Today is Ash Wednesday, the first day of the season of Lent. This day marks the beginning of a journey we will make together, a journey towards Jerusalem where we will meet the Lord in his Passion and Resurrection. This is a time for prayer and for fasting, a time for denying the false self and embracing the true self God intends us to become, a time for drawing near to God in the intimacy of love.
It has long been our practice as Christians to adopt some spiritual practice during the season of Lent that will draw us closer to God and nearer to the true self God intends us to be. For some, it is a “giving up” – breaking some unhealthy habit, for instance, or examining prayerfully some disordered attachment in our lives in order to gain freedom from it. For others, it is a “taking on” – adopting a healthy practice, or engaging our minds and bodies in new and life-giving ways, or reaching out to others.
There are dangers to be avoided, as our readings today attest. We must be conscious of our motives in taking on such practices. The prophet Isaiah warns those who serve their own interests by their fasting and ignore the needs of those who are hungry or homeless or oppressed. Jesus warns of the danger of practicing our piety before others in order to be noticed and praised by them. Do these things in secret, he tells us, and your Father who sees in secret will reward you.
If you are wondering what sort of Lenten practice might be appropriate for you, here are some suggestions:
1. Do something meaningful. Select a practice that will make a real difference in your life or in the lives of others. Spiritual disciplines are only helpful when they’re helpful. They are the means to an end, not the end itself. Above all, seek to do something that matters.
2. Cut back. Fletcher Harper, an Episcopal priest writes, “In a society where the average child sees 20,000 TV commercials each year, and the average adult will have seen two million TV commercials by the age of 65 – all of these 30-second spots urging us to consume more – practicing material restraint can feel like a heavy lift. Christianity’s ascetical tradition offers useful, countercultural wisdom: that by unplugging from the consumerist treadmill, we find God.”[i] Use Lent as a season to cut back. Buy only what you truly need. Give away possessions you no longer use. Talk back to TV commercials – or simply stop watching them.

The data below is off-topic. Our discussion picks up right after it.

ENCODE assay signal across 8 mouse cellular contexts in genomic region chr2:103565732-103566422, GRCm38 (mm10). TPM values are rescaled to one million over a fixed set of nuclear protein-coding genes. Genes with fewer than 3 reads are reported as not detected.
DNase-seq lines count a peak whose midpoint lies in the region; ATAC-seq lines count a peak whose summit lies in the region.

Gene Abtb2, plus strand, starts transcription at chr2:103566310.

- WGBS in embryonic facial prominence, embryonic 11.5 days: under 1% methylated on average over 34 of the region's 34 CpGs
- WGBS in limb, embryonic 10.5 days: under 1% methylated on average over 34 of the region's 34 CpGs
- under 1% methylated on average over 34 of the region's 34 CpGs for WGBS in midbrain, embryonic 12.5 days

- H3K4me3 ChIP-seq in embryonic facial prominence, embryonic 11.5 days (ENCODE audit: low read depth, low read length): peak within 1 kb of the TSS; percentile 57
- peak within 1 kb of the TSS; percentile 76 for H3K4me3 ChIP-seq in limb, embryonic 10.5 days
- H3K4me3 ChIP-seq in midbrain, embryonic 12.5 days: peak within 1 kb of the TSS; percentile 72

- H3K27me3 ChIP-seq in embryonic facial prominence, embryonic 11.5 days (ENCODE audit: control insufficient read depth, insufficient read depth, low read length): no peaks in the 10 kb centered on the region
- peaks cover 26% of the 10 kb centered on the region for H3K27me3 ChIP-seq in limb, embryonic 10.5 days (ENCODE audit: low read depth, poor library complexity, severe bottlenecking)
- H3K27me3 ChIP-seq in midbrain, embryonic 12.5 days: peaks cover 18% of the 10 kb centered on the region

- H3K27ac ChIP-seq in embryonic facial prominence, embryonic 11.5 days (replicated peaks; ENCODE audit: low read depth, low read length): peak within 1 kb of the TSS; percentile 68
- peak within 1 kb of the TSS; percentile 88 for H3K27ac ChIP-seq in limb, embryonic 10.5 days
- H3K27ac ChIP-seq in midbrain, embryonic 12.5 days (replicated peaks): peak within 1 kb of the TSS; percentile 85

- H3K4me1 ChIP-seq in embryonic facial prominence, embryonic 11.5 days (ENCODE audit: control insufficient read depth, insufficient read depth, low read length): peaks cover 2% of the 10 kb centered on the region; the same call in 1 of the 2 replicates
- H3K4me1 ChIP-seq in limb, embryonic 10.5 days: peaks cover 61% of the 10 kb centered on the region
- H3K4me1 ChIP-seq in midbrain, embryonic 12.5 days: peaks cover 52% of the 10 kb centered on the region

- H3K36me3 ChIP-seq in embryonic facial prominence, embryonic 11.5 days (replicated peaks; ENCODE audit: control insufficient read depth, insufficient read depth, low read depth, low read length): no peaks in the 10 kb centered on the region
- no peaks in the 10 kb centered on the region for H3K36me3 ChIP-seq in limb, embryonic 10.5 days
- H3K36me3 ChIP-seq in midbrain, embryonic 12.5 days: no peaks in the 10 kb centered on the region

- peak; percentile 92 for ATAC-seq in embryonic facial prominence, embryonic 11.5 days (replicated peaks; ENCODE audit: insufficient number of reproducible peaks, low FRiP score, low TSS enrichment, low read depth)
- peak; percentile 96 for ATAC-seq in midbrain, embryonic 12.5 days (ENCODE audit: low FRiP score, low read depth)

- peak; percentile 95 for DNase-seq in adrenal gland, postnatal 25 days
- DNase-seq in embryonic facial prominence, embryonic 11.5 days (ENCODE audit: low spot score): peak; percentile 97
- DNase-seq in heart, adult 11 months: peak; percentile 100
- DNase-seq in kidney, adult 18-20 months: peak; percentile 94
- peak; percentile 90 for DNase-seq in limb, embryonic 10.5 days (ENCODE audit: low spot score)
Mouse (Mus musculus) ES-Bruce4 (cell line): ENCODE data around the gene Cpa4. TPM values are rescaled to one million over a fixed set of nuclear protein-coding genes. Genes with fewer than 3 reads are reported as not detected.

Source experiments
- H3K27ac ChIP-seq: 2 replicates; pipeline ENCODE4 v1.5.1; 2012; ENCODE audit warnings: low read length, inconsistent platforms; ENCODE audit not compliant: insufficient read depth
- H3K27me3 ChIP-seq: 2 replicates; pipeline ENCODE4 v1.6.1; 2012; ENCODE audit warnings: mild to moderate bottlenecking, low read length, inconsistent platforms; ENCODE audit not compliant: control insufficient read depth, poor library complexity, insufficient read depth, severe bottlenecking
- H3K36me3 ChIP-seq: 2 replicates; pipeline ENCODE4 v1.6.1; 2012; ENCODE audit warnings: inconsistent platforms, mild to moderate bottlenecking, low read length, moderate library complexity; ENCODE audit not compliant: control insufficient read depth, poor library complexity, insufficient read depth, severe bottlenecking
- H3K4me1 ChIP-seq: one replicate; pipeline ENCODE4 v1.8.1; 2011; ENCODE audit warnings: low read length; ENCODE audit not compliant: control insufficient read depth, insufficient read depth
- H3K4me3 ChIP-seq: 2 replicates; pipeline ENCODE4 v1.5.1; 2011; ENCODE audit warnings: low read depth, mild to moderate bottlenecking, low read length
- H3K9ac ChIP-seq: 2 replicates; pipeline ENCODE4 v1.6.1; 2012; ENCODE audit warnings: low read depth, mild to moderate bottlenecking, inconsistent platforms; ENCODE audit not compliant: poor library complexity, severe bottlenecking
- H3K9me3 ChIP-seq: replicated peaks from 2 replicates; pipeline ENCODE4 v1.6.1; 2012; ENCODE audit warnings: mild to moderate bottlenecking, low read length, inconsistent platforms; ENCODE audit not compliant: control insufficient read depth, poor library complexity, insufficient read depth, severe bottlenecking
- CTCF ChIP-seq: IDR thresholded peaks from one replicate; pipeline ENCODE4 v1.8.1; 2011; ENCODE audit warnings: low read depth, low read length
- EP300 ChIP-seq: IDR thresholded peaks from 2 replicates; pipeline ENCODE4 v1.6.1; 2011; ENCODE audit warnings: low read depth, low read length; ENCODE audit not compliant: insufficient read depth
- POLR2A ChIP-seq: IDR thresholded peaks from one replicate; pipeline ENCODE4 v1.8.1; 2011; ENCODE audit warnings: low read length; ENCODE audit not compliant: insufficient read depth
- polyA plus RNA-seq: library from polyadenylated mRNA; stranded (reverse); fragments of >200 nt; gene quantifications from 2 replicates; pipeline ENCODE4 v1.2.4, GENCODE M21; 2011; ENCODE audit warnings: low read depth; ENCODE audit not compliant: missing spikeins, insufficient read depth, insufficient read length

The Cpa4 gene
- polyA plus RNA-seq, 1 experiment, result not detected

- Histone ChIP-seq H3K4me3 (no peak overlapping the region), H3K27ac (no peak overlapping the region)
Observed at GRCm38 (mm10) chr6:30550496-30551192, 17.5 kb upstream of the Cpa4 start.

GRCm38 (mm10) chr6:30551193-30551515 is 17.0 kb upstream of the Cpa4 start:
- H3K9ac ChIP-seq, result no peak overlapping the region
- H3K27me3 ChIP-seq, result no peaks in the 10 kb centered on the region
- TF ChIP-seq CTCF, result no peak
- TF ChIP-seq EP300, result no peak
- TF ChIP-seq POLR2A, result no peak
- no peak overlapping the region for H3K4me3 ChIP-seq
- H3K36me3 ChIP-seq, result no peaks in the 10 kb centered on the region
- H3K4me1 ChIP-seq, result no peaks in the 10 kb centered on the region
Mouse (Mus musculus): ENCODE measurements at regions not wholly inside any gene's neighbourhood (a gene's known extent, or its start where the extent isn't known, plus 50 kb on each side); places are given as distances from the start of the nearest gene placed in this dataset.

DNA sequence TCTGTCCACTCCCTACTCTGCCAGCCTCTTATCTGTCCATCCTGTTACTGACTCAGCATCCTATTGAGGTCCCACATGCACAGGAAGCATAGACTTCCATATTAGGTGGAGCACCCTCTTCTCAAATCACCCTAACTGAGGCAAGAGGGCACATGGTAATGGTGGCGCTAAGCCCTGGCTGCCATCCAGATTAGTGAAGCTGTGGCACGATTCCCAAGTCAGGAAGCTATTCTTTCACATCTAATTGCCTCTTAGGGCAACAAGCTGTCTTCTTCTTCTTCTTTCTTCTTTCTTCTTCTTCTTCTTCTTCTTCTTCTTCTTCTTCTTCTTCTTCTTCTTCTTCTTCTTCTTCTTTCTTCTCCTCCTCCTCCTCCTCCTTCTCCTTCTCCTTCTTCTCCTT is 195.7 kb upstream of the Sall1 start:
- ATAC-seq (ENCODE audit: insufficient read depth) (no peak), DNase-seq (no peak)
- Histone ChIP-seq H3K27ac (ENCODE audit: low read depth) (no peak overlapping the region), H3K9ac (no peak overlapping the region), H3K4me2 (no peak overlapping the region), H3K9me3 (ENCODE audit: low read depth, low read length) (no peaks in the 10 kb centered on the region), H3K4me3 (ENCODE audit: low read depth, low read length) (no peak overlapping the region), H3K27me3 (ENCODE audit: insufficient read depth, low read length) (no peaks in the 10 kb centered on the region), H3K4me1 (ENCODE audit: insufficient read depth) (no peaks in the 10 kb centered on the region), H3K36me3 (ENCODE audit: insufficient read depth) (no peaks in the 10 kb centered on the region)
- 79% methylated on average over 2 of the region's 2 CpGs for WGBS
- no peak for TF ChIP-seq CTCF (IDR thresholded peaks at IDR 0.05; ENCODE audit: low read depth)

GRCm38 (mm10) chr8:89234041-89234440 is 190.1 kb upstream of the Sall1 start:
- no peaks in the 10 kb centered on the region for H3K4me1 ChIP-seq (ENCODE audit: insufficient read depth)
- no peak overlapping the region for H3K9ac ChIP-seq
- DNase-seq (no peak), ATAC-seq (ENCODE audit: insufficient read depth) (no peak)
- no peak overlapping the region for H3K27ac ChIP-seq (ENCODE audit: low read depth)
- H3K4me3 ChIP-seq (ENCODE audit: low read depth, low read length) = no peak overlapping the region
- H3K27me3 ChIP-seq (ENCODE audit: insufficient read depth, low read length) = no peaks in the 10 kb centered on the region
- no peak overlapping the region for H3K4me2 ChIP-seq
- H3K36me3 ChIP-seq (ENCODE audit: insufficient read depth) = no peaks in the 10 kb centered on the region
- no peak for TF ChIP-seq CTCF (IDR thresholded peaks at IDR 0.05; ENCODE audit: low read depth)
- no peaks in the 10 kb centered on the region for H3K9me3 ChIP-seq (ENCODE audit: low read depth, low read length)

3. Go green. “Respecting the earth is frequently depicted in sentimental ways, as a ‘nice’ thing to do,” says Harper, “but the reality is starker and more significant. Protecting the environment saves lives – particularly the lives of the poor, who are disproportionately burdened by pollution of all kinds. From creating less toxic pollution and few greenhouse gas emissions to protecting clean air, water, and food, living green creates tangible benefits that protect people’s health and lives.”[ii] Choose some way or ways to “go green” this Lent: drive less, recycle more, put in a garden, clean up some trash. There are thousands of ways we can make a difference.
4. Draw near to God. Draw near to God “by self-examination and repentance; by prayer, fasting and self-denial; and by reading and meditating on God’s holy Word” (BCP, p.265).
Draw near to God by befriending the poor; by doing something – no matter how seemingly insignificant – to help them help themselves. Draw near to God by reviewing and renewing your Rule of Life – making sure that it reflects the way you intend to live – and then resolve again to keep it. Draw near to God, asking God to create in you a new and right spirit, that you may be “the righteousness of God” in the world. Whatever you do, do it with the desire to draw closer to the One who created you and redeemed you and who loves you more than you will ever be able to imagine.
May God grant you a holy Lent.
[i]Harper, Fletcher; “Six Reasons We’re Called to Live Green,” Trinity News: the magazine of Trinity Wall Street,” Fall 2012, Vol. 59, No. 2, p.23.
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